Thursday, December 27, 2007

By special request

After posting about my bundt cake extravaganza, Laura asked if I'd be posting the recipe. Well, here it is, in all it's fattening but delicious glory. It's ridiculously simple to make since it builds off a cake mix. Sure, that's cheating a little bit, but I'm still a novice in the kitchen and take help where I can get it.

Triple Chocolate Cake


  • 1 (18.25 ounce) package devil's food cake mix
  • 1 (3.9 ounce) package instant chocolate pudding mix
  • 1 cup sour cream
  • 1 cup vegetable oil
  • 4 eggs
  • 1/2 cup warm water
  • 2 cups semisweet chocolate chips
  1. Preheat oven to 350 degrees F (175 degrees C).
  2. In a large bowl, mix together the cake and pudding mixes, sour cream, oil, beaten eggs and water. Stir in the chocolate chips and pour batter into a well greased 12 cup bundt pan.
  3. Bake for 50 to 55 minutes, or until top is springy to the touch and a wooden toothpick inserted comes out clean. Cool cake thoroughly in pan at least an hour and a half before inverting onto a plate If desired, dust the cake with powdered sugar.
Note: mix up the flavor by using chocolate mint chips or peanut butter chips.

In other cooking adventures, I repeated my Thanksgiving baking contributions and brought both pumpkin pie and macaroons to my sister's house for Christmas. I also tried my hand at what looked like an extraordinary simple recipe for making some sugary sweet toasted nuts. Unfortunately, it turns out that the bottom rack of my oven gets a lot hotter than the top rack, so one entire cookie sheet of nuts turned into a carmelized, smoky, disgusting mess. Those had to go directly into the trash, but the other half turned out well enough. That said, I'm in no rush to make them again. I didn't love the way these came out, and nuts are too expensive for me to do this often. Plus, I hate the word "nuts."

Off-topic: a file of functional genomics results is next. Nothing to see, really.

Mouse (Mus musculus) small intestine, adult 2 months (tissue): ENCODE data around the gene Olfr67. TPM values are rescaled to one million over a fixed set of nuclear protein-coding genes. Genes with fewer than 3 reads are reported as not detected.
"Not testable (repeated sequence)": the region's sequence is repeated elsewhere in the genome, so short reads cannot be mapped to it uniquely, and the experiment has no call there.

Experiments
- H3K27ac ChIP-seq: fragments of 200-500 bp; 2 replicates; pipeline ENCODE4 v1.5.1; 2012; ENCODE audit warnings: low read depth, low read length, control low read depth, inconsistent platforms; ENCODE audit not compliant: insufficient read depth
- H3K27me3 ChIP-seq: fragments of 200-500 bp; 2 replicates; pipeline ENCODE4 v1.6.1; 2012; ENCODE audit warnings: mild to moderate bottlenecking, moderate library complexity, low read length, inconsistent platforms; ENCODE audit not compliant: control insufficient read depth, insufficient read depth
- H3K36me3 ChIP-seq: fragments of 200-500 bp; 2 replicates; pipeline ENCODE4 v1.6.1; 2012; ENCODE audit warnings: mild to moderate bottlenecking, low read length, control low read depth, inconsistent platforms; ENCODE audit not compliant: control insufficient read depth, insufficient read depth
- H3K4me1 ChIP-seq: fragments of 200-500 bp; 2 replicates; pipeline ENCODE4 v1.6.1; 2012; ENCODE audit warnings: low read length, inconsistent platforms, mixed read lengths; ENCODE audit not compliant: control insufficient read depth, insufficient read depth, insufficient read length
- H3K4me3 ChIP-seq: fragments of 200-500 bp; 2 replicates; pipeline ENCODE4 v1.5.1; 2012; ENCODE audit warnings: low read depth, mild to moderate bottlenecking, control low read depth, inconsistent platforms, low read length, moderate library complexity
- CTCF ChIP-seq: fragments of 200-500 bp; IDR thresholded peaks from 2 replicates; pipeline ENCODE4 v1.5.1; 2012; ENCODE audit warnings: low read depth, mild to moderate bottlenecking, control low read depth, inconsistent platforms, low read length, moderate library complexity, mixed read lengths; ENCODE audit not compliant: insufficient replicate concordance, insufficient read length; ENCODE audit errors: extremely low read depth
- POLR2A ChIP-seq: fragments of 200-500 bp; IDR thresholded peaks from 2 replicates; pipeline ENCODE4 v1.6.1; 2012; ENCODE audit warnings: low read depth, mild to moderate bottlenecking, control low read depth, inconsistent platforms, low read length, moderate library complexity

Sunday, December 23, 2007

It runs in the family

So my Aunt Dorry has always, for as long as I can remember, made chocolate bundt cakes as her standard dessert. I really can't remember the last time I went to meal there when chocolate bundt wasn't offered up with coffee at the end of the evening. It's consistent appearance is actually sort of funny at this point.

Well, last night Todd and I went to a fabulous dinner at Josh and Todd 's. With my new-found affection for cooking and baking, I was more than happy to be bringing dessert. I cast around for suggestion, soliciting recipes and tips. One of the things that I've come up against as a new cook is a limited accessibility to all the tools and instruments required for most recipes. I don't have the money to go out and buy everything The Pampered Chef has to offer, and living in a New York apartment, I definitely don't have room to store it all, either. So I had to rule out some recipes just based on their intense preparations (and by intense, I mean something as simple as whipping heavy cream, for instance). Anyway, after much consideration, I found a recipe for a triple chocolate bundt cake that looked awesome. I don't think I'm going to make it my signature dessert the way my aunt has--I have hopes for a greater range than that--I have to say, the chocolate bundt cake didn't disappoint. I think I cooked it about five minutes too long, but otherwise I was really happy with how it came out.

Saturday, December 22, 2007

Attend the Tale

Sweeney Todd: The Demon Barber of Fleet Street opened last night, and Jen and I were at the Ziegfeld to see it. I went in somewhat apprehensive but also hopeful, and overall, the movie satisfied.